Tuesday, January 5, 2010

West Texas Mule Deer

I was lucky enough to be invited to a ranch in West Texas to go on a mule deer hunt before Christmas. First thing I packed was my camera gear; I was so excited for this trip.

West Texas was as foreign to me as Russia, I had never been more than 1 hour west of San Antonio my entire life, so I knew the trip was going to be memorable. Car was packed, batteries charged, and tank full of gas when we started on the 7 hour journey.

Immediately after San Antonio I was drawn to the scenery, (very few places in Texas are prettier than the Hill Country), but I was mostly caught in the transition from lush, cedar green rolling hills, to table top mesas, with low, stabbing brush. The greens blending into golds and sandy greys. They sky was immediately doubled and the blue was so intense it demanded respect. (and photos)

After rolling thought a circus or twists and turns, we approached the ranch where we would be staying; nestled right in a valley between 2 mesas, surrounded by dozens of large, white wind turbines

While we were heading down the beaten dirt road, dodging mesquite thorns the size of crayolas, I glanced up to the top and snagged the lucky shot of the weekend:

A Male Barbado Ram, taking sight over his territory, and a smaller female off to the left in the brush.

Mountain Top Barbado

I was immediately hooked.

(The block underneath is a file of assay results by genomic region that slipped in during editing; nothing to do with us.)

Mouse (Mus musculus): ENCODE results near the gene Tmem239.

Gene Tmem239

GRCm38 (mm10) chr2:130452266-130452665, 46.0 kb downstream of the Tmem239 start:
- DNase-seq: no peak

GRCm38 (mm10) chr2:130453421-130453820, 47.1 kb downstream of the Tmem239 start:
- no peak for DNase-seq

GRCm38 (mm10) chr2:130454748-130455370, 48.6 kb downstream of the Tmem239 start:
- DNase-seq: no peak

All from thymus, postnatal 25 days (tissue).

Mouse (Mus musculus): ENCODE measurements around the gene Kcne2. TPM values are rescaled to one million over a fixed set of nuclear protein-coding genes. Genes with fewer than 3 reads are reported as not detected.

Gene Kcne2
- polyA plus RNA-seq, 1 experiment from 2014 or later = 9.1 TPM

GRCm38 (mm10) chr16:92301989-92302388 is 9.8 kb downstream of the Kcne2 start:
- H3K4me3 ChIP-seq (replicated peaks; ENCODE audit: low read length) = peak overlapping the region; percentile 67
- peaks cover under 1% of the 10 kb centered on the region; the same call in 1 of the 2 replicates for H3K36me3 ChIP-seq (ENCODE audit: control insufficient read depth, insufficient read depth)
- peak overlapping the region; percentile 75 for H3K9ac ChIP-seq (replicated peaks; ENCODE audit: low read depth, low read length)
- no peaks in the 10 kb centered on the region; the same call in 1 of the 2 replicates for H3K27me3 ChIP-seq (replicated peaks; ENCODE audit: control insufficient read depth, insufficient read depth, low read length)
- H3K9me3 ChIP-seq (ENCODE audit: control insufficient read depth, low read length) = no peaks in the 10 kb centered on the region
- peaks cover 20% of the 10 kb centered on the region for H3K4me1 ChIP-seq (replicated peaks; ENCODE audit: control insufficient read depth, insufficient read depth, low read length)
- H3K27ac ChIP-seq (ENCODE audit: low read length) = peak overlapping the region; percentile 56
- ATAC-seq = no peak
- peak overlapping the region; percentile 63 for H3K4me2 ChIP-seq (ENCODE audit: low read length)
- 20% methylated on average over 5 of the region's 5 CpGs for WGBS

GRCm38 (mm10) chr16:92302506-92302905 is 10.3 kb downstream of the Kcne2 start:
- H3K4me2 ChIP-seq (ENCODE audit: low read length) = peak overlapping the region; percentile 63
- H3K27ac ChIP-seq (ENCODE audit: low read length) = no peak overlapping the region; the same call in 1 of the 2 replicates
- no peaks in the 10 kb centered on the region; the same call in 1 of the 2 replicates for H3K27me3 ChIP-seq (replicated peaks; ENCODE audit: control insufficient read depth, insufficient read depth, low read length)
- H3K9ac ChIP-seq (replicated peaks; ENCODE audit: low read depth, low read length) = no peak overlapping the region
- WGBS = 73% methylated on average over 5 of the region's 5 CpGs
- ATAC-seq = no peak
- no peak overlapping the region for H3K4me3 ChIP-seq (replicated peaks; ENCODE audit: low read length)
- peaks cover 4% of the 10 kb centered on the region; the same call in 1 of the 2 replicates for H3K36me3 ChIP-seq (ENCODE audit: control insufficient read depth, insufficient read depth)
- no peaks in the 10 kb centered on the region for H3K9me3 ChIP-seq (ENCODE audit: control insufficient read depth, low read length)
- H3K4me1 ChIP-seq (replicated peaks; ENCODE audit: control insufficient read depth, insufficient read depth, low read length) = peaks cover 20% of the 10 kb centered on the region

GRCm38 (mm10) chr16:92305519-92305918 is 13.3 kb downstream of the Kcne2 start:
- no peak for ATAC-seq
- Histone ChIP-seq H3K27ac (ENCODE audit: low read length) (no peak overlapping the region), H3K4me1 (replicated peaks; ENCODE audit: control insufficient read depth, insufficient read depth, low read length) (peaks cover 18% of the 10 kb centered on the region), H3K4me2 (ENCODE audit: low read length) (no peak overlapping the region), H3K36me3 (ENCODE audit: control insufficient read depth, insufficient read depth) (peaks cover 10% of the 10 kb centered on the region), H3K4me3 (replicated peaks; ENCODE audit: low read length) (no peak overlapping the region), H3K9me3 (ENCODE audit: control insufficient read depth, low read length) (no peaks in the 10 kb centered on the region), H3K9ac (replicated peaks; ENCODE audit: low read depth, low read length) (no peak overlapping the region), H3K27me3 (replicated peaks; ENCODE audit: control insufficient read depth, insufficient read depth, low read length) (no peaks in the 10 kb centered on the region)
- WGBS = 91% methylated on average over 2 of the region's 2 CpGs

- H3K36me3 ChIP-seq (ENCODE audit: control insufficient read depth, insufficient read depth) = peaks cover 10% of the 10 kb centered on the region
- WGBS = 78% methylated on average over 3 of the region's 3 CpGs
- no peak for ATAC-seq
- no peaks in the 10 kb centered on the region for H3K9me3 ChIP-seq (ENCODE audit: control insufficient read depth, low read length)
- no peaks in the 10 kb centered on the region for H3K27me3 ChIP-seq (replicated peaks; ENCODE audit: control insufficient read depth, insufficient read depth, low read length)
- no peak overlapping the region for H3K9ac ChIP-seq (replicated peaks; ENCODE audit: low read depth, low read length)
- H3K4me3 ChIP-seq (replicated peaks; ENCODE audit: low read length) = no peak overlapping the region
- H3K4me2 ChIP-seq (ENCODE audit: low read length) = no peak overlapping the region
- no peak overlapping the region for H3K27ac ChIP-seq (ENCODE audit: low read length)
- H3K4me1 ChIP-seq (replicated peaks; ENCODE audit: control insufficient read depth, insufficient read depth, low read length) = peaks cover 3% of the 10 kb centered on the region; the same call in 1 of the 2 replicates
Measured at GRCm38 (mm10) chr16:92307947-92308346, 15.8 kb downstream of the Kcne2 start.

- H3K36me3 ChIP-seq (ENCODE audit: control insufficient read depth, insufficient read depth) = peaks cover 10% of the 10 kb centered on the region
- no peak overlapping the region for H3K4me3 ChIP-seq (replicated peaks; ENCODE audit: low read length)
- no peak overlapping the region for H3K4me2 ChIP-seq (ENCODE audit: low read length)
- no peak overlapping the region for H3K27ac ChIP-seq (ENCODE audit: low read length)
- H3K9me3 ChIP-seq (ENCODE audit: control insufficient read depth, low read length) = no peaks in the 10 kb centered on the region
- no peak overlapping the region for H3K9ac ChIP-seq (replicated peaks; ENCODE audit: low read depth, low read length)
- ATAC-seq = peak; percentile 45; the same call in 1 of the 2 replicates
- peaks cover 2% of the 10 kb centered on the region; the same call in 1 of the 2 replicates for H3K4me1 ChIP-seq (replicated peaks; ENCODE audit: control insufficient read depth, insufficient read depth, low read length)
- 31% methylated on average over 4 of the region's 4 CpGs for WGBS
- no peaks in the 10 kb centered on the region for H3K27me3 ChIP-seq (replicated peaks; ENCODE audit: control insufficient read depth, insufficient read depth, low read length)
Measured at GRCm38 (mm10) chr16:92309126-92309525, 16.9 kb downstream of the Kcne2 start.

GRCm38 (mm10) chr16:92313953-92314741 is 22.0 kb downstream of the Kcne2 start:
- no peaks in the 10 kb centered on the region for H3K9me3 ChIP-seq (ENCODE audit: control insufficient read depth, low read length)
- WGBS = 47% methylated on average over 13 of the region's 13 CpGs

We settled into our cabin, a newer semi-circle/cylindrical barn with a guest room nestled in the back. Within an hour we were headed to the stand.

Just a short ride from the house was the blind I was going to be in for the night. Walking to the blind I saw my first Mule Deer, a small 4 point strolling across the road 80 yards,(not paying me any mind considering he was in full rut, chasing a doe). The hunt was successful, even though no Mule Deer were taken.

Mule Deer Doe
340mm@f/8, 1/320, ISO200
A Mule Deer Doe

Saturday morning we woke up to full fog. I went to a stand with my feeder 120 yards unloaded everything and waited for the sun to rise. It was about 35 degrees with wet fog rolling in the window right in my face, I was bundled up pretty good trying to stay warm. With the sun rise came a pack of Barbado Rams, a few small Mule does and a couple small bucks. I still haven't been able to see the feeder at this point, and ever couple minutes or so I would look through my binoculars and scan the area, but nothing to shoot just yet.

Young Barbado Ram in Fog

I was scanning the area for about 3 minutes or so when I lowered my binoculars and saw a silhouette of a large buck disappearing into the fog on my right; my heart ached because I knew I had just missed my shot. In full rut I know that big buck would be running around all morning.

45 minutes later the sun was up, which just made the fog harder to see through, I had found the feeder and could barely make out silhouettes, and was still unable to make a decent shot. Suddenly the fog cleared for a few seconds and I saw a big Mule deer facing down eating corn. It was the same buck; apparently he was hungry.

I got my gun ready to shoot, and sat and waited for a broadside shot. And waited. And waited. With the fog rolling in and out and with fatty eating all the corn in one spot, I wasn't presented a shot for over an HOUR!

After a lot of waiting, things finally went my way, and I harvested a beautiful Mule Deer Buck.


The night before we left, I decided not to hunt and sat in the blind with the beautiful view and enjoyed the scenery.

West Texas Hunt
160mm @f/9, 1/500, ISO 200, -2/3EV

It is one beautiful place, that West Texas.
What a Trip.

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